The Tea Party phenomenon has captured America’s attention, not only for its muscle at the ballot box, but for its make-up, consisting primarily of people who have never before been involved in politics or public policy. Ordinary people, they found each other and banded together over a common passion for the American ideals voiced in the Declaration of Independence and the Constitution.
Tea Party spokesmen focus on government overspending and reach. But dig into the crowd and you find many of the “Indians” are worried about America’s security, voted to protect marriage, are incensed at judicial arrogance, and believe abortion is immoral.
Polls show that many Americans identify with the Tea Party, even if they have not participated. They sense that the ultimate goal of the “ruling elite” is not only to tell us what we can do, but to weaken the structures that promote stability. By breaking down our national identity, disparaging patriotism, mocking religion and morality, and burdening job-producers and taxpayers, these ruling elites assault the principles that make America exceptional.
This is not much different from the foot soldiers of the Reagan revolution. They were not driven by political party as much as by concern that our own government was causing our country to deteriorate by weakening our military, economy, families and standing in the world.
The Reagan coalition generally fell into three camps: 1) People concerned about national security, 2) Others worried about economic issues, and 3) Those alarmed by a breakdown in morality, family, and religion (with abortion embodying an assault on all three).
They became known as the three legs of the conservative movement, joined together like the three legs of a stool. But it would be a mistake to think that these three legs linked together out of political expediency. That would imply that the legs are separate and any one could be replaced or removed and the movement could still succeed.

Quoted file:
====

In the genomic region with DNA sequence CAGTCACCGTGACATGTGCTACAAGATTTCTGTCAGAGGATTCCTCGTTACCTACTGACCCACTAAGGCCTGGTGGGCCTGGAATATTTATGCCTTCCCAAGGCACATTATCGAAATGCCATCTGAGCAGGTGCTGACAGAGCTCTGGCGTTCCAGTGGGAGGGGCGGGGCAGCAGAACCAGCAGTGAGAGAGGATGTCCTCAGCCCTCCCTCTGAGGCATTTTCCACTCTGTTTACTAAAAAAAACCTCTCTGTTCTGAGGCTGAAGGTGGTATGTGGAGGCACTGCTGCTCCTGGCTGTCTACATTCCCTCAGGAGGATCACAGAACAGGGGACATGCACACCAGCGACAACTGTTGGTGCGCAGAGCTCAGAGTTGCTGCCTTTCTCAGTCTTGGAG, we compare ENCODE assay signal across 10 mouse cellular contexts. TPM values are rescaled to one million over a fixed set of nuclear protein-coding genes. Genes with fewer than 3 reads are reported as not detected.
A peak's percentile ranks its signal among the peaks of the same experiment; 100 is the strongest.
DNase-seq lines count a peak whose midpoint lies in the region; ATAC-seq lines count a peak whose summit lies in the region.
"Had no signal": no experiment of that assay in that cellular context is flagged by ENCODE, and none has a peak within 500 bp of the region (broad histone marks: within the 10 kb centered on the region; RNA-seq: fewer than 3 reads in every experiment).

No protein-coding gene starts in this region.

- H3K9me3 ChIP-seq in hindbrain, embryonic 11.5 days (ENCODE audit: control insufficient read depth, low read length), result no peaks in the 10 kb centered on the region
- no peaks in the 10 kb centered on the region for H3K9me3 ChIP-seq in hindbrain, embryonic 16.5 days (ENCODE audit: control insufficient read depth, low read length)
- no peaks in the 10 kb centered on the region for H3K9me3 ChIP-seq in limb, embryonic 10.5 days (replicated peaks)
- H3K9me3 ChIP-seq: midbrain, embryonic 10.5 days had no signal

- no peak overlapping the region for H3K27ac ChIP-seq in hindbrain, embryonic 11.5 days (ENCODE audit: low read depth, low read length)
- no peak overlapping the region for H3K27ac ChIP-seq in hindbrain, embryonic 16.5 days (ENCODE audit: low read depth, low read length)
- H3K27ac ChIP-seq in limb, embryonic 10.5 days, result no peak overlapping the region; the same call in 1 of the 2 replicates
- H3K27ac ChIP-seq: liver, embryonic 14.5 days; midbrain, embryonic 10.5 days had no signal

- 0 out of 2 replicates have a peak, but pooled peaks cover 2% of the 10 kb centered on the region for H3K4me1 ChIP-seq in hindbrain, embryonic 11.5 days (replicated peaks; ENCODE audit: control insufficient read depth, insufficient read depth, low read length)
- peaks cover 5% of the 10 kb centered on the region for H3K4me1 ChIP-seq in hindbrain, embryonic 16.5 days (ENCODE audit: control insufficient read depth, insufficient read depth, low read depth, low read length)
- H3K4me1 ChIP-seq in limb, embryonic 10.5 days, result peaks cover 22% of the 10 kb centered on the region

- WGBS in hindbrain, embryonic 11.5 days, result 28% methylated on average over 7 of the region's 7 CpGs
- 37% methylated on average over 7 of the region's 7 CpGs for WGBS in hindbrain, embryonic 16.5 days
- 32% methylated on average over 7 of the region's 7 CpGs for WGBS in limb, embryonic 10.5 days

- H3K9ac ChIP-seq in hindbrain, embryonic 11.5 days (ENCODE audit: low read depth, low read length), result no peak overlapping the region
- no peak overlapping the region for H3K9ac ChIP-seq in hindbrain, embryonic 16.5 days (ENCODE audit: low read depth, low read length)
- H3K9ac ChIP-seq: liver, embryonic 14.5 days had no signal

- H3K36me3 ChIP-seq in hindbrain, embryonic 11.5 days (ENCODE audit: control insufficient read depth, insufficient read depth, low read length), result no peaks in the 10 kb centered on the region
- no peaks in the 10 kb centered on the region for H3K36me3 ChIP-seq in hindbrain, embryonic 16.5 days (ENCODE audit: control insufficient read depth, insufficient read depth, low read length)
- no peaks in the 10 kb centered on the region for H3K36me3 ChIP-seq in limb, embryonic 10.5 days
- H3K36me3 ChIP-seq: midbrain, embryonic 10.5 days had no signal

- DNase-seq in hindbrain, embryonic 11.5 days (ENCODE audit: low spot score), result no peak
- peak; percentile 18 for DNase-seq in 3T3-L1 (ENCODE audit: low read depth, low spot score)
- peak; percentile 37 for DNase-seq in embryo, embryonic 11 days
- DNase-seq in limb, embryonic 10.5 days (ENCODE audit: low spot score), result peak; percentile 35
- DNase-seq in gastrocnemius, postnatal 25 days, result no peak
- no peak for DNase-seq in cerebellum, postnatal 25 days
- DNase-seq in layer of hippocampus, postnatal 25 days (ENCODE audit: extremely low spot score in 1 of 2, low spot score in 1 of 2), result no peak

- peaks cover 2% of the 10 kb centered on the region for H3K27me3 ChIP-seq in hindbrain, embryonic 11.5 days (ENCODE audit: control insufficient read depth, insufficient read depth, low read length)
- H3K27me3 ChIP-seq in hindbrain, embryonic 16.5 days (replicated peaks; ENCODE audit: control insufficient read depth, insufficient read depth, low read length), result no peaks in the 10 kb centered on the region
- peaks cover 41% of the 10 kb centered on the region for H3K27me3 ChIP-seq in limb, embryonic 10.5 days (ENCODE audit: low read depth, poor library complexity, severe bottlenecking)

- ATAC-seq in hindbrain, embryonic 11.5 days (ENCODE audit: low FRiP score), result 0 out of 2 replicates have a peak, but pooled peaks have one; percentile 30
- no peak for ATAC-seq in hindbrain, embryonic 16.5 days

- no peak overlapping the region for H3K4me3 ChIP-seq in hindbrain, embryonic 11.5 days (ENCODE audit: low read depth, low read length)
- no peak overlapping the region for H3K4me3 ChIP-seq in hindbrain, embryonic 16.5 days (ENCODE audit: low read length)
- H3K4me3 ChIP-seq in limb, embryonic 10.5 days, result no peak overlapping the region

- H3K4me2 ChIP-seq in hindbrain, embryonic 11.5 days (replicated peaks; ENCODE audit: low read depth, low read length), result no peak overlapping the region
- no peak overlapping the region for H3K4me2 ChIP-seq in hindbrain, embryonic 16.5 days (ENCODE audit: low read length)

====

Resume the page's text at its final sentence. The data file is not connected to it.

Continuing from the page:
Each leg is vital and irreplaceable — and dependent on the other. Perhaps a better description is a three-strand cord. The three strands of the conservative movement are intertwined; one cannot accomplish its goals without the others.
As wise Solomon described in Ecclesiastes 4:12, “Though one may be overpowered by another, two can withstand him. And a threefold cord is not quickly broken.”
Solid, stable economies are not likely in a country that cannot defend itself from violent attacks. Nor can they be achieved without a preponderance of individuals who believe that stealing private property is wrong and lying or breaking contracts is immoral.
National security requires both a well-equipped military focused on its primary goal of defending and protecting America from enemies and a foreign affairs doctrine grounded in the belief that America is exceptional. A commander-in-chief or general would be useless without adequate resources and millions of patriots to fill the armed services and diplomatic corps — people with the character and moral stamina to be willing to live, sacrifice, and die for their country.
The morals and character, along with patriotism, essential for a strong economy and national defense are primarily formed by families. Marriage, as the Supreme Court noted in Maynard v. Hill (1888), has “more to do with the morals and civilization of a people than any other institution.”
Broken families, however, tax the economy. A study by Georgia College & State University on “The Taxpayer Cost of Divorce and Unwed Childbearing,” analyzed the link between single-parent households and poverty. It found that “family fragmentation costs U.S. taxpayers at least $112 billion each and every year, or more than $1 trillion each decade.”
No well-run military can entertain a do-as-you-please attitude. A lack of morality among civilians also threatens our national security. Samuel Adams, dubbed “The Father of the American Revolution,” said “A general dissolution of the principles and manners [morals] will more surely overthrow the liberties of America than the whole force of the common enemy. While the people are virtuous they cannot be subdued; but once they lose their virtue, they will be ready to surrender their liberties to the first external or internal invader.”
After this election, the Tea Party movement will find different challenges in the new political environment. One challenge will be how to stay unified as they strive for the proper role and scope of government.
May I suggest that they pursue the essentials necessary for a limited government? Liberty comes from a virtuous people, free to keep and voluntarily share the fruits of their labor because they are protected by a restrained government that defends, from enemies foreign and domestic, their inalienable rights to life, liberty, and the pursuit of happiness.
Wendy Wright is president of Concerned Women for America, the nation’s largest public policy women’s organization.